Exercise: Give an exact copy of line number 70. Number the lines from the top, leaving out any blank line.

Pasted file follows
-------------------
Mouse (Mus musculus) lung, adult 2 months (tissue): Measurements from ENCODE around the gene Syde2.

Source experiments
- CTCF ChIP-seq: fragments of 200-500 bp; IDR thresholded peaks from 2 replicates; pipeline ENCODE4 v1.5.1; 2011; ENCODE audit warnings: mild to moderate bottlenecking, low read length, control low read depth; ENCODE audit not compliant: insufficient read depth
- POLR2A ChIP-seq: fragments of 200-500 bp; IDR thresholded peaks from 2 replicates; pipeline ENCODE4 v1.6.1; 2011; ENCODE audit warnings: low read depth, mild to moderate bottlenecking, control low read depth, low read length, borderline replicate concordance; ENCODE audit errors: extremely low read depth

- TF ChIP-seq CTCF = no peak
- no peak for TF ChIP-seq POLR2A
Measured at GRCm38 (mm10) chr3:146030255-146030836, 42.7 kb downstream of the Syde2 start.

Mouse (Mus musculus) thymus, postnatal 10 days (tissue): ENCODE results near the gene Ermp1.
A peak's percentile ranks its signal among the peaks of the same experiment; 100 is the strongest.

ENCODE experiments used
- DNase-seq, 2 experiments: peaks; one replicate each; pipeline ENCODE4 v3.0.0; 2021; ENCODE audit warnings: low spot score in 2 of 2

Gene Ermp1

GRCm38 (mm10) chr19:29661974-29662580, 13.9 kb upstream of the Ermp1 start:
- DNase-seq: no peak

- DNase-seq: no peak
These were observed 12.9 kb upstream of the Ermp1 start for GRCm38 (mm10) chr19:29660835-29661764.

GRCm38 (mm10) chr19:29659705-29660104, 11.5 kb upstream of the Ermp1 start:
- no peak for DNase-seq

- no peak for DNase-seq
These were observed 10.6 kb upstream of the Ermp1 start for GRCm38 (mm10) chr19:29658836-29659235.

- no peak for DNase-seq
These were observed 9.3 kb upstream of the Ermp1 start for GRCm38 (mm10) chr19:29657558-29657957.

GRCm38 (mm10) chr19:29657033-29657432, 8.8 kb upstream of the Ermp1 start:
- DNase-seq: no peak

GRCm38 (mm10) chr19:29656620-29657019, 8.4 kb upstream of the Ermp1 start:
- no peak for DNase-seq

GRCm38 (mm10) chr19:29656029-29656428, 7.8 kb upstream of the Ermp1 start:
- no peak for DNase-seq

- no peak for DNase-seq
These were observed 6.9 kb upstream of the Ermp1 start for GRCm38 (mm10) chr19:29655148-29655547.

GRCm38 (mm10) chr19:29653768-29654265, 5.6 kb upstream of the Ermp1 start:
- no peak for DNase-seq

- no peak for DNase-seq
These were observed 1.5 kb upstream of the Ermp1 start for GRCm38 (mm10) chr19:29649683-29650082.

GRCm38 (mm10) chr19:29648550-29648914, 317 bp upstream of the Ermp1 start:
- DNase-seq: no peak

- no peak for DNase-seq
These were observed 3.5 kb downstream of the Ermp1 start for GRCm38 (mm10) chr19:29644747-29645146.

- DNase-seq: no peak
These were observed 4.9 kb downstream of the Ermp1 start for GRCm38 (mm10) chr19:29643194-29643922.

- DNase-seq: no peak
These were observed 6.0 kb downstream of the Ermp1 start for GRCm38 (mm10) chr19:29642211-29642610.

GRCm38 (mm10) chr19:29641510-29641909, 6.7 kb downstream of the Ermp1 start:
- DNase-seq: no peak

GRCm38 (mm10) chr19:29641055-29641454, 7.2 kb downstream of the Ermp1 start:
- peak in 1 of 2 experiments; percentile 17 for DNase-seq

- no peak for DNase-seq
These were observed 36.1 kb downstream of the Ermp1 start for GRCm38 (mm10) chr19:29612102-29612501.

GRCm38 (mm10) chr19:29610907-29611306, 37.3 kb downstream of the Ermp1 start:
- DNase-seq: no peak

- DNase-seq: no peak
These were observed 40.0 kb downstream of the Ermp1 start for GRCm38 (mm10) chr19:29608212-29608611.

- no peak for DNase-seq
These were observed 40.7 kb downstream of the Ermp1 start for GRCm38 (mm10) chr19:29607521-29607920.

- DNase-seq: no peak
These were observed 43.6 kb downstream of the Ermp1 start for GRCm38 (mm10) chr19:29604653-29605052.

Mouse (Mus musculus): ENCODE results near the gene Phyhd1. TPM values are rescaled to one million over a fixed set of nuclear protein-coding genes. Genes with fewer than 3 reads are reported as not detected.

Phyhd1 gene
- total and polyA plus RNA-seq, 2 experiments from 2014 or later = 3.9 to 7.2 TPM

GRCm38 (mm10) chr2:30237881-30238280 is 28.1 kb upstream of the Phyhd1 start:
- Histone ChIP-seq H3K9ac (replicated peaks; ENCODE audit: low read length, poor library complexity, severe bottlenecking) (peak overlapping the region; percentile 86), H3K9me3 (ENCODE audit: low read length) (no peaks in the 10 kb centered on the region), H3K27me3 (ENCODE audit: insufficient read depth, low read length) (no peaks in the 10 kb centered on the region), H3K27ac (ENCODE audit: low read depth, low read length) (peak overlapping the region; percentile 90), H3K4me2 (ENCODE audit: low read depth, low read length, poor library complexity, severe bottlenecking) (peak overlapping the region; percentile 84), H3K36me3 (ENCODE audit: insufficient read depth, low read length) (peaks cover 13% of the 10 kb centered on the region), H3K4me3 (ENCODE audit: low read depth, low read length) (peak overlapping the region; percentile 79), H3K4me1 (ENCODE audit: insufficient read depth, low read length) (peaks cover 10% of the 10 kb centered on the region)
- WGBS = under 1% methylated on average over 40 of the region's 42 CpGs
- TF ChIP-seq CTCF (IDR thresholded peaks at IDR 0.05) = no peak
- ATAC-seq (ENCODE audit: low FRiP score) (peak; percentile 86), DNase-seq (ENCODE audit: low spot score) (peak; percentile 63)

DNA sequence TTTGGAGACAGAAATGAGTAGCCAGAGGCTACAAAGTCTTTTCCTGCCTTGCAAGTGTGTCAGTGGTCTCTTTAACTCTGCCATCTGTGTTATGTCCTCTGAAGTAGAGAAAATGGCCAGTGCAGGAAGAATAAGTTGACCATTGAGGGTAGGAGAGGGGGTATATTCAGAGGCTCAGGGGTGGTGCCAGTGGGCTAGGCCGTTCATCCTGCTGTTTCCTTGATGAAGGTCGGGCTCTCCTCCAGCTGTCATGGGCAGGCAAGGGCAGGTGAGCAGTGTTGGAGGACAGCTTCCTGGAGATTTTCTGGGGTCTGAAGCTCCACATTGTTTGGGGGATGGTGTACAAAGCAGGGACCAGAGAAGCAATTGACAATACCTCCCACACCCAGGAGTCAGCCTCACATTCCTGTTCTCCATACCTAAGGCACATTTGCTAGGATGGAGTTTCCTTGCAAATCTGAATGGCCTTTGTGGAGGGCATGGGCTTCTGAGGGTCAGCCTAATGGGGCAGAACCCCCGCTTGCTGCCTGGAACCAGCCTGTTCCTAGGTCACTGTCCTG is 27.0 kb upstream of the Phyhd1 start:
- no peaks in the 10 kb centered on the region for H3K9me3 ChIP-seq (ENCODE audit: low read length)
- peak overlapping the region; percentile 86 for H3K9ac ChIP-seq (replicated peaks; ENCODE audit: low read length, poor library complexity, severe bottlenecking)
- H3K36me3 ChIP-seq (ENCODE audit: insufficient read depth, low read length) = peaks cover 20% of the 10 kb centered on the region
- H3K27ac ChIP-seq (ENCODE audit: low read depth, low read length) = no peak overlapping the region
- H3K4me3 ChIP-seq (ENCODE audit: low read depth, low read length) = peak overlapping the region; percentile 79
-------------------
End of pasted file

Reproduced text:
- H3K4me3 ChIP-seq (ENCODE audit: low read depth, low read length) = peak overlapping the region; percentile 79